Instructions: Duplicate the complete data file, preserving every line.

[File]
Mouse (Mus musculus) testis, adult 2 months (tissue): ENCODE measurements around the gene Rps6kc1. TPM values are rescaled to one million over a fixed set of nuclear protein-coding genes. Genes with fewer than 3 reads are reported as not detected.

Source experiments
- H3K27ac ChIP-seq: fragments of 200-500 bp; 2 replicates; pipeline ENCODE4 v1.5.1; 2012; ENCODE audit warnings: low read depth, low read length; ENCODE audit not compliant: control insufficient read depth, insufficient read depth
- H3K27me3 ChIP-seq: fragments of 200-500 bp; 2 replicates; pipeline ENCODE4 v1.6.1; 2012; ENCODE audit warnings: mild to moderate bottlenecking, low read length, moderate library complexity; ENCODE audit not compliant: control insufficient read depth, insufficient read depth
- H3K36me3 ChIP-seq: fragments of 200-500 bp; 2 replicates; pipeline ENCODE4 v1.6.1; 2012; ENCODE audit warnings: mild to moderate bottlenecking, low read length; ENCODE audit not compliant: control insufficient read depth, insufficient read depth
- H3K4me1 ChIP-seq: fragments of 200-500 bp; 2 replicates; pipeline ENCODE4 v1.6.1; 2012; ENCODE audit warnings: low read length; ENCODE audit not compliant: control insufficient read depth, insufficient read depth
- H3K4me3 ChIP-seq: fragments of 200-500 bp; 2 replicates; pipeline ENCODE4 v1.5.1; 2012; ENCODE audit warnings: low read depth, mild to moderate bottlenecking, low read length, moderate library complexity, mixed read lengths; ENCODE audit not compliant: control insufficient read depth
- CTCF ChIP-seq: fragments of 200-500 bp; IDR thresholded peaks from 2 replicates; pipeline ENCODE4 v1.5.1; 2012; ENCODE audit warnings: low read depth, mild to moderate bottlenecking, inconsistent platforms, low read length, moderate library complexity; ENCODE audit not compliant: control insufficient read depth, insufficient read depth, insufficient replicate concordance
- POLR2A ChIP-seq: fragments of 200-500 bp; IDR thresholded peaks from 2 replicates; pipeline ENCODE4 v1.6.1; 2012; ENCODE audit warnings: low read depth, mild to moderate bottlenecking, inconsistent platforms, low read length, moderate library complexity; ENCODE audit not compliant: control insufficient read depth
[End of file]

Mouse (Mus musculus) testis, adult 2 months (tissue): ENCODE measurements around the gene Rps6kc1. TPM values are rescaled to one million over a fixed set of nuclear protein-coding genes. Genes with fewer than 3 reads are reported as not detected.

Source experiments
- H3K27ac ChIP-seq: fragments of 200-500 bp; 2 replicates; pipeline ENCODE4 v1.5.1; 2012; ENCODE audit warnings: low read depth, low read length; ENCODE audit not compliant: control insufficient read depth, insufficient read depth
- H3K27me3 ChIP-seq: fragments of 200-500 bp; 2 replicates; pipeline ENCODE4 v1.6.1; 2012; ENCODE audit warnings: mild to moderate bottlenecking, low read length, moderate library complexity; ENCODE audit not compliant: control insufficient read depth, insufficient read depth
- H3K36me3 ChIP-seq: fragments of 200-500 bp; 2 replicates; pipeline ENCODE4 v1.6.1; 2012; ENCODE audit warnings: mild to moderate bottlenecking, low read length; ENCODE audit not compliant: control insufficient read depth, insufficient read depth
- H3K4me1 ChIP-seq: fragments of 200-500 bp; 2 replicates; pipeline ENCODE4 v1.6.1; 2012; ENCODE audit warnings: low read length; ENCODE audit not compliant: control insufficient read depth, insufficient read depth
- H3K4me3 ChIP-seq: fragments of 200-500 bp; 2 replicates; pipeline ENCODE4 v1.5.1; 2012; ENCODE audit warnings: low read depth, mild to moderate bottlenecking, low read length, moderate library complexity, mixed read lengths; ENCODE audit not compliant: control insufficient read depth
- CTCF ChIP-seq: fragments of 200-500 bp; IDR thresholded peaks from 2 replicates; pipeline ENCODE4 v1.5.1; 2012; ENCODE audit warnings: low read depth, mild to moderate bottlenecking, inconsistent platforms, low read length, moderate library complexity; ENCODE audit not compliant: control insufficient read depth, insufficient read depth, insufficient replicate concordance
- POLR2A ChIP-seq: fragments of 200-500 bp; IDR thresholded peaks from 2 replicates; pipeline ENCODE4 v1.6.1; 2012; ENCODE audit warnings: low read depth, mild to moderate bottlenecking, inconsistent platforms, low read length, moderate library complexity; ENCODE audit not compliant: control insufficient read depth